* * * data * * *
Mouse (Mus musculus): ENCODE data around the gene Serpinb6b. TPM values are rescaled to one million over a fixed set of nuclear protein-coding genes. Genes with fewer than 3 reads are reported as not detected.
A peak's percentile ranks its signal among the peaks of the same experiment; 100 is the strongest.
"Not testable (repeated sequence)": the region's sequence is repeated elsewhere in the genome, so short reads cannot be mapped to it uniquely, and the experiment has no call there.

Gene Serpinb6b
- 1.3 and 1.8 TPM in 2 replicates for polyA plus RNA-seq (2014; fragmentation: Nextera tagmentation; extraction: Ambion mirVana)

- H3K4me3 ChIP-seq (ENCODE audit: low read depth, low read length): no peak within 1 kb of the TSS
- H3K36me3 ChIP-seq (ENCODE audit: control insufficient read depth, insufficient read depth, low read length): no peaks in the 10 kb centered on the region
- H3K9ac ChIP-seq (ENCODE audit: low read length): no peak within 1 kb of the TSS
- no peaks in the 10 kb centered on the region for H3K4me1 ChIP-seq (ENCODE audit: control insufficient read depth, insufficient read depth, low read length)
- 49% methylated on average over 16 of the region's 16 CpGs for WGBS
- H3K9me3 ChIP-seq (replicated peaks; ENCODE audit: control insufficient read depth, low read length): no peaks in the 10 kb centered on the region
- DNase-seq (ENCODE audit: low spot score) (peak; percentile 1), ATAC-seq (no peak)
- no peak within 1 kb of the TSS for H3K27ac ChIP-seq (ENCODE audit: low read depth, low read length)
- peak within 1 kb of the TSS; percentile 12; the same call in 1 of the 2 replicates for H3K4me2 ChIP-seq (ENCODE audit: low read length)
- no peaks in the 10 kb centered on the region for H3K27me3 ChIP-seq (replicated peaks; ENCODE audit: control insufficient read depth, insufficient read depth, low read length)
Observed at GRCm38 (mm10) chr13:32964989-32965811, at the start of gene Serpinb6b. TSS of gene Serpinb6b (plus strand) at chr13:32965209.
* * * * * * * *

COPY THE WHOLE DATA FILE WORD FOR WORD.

Mouse (Mus musculus): ENCODE data around the gene Serpinb6b. TPM values are rescaled to one million over a fixed set of nuclear protein-coding genes. Genes with fewer than 3 reads are reported as not detected.
A peak's percentile ranks its signal among the peaks of the same experiment; 100 is the strongest.
"Not testable (repeated sequence)": the region's sequence is repeated elsewhere in the genome, so short reads cannot be mapped to it uniquely, and the experiment has no call there.

Gene Serpinb6b
- 1.3 and 1.8 TPM in 2 replicates for polyA plus RNA-seq (2014; fragmentation: Nextera tagmentation; extraction: Ambion mirVana)

- H3K4me3 ChIP-seq (ENCODE audit: low read depth, low read length): no peak within 1 kb of the TSS
- H3K36me3 ChIP-seq (ENCODE audit: control insufficient read depth, insufficient read depth, low read length): no peaks in the 10 kb centered on the region
- H3K9ac ChIP-seq (ENCODE audit: low read length): no peak within 1 kb of the TSS
- no peaks in the 10 kb centered on the region for H3K4me1 ChIP-seq (ENCODE audit: control insufficient read depth, insufficient read depth, low read length)
- 49% methylated on average over 16 of the region's 16 CpGs for WGBS
- H3K9me3 ChIP-seq (replicated peaks; ENCODE audit: control insufficient read depth, low read length): no peaks in the 10 kb centered on the region
- DNase-seq (ENCODE audit: low spot score) (peak; percentile 1), ATAC-seq (no peak)
- no peak within 1 kb of the TSS for H3K27ac ChIP-seq (ENCODE audit: low read depth, low read length)
- peak within 1 kb of the TSS; percentile 12; the same call in 1 of the 2 replicates for H3K4me2 ChIP-seq (ENCODE audit: low read length)
- no peaks in the 10 kb centered on the region for H3K27me3 ChIP-seq (replicated peaks; ENCODE audit: control insufficient read depth, insufficient read depth, low read length)
Observed at GRCm38 (mm10) chr13:32964989-32965811, at the start of gene Serpinb6b. TSS of gene Serpinb6b (plus strand) at chr13:32965209.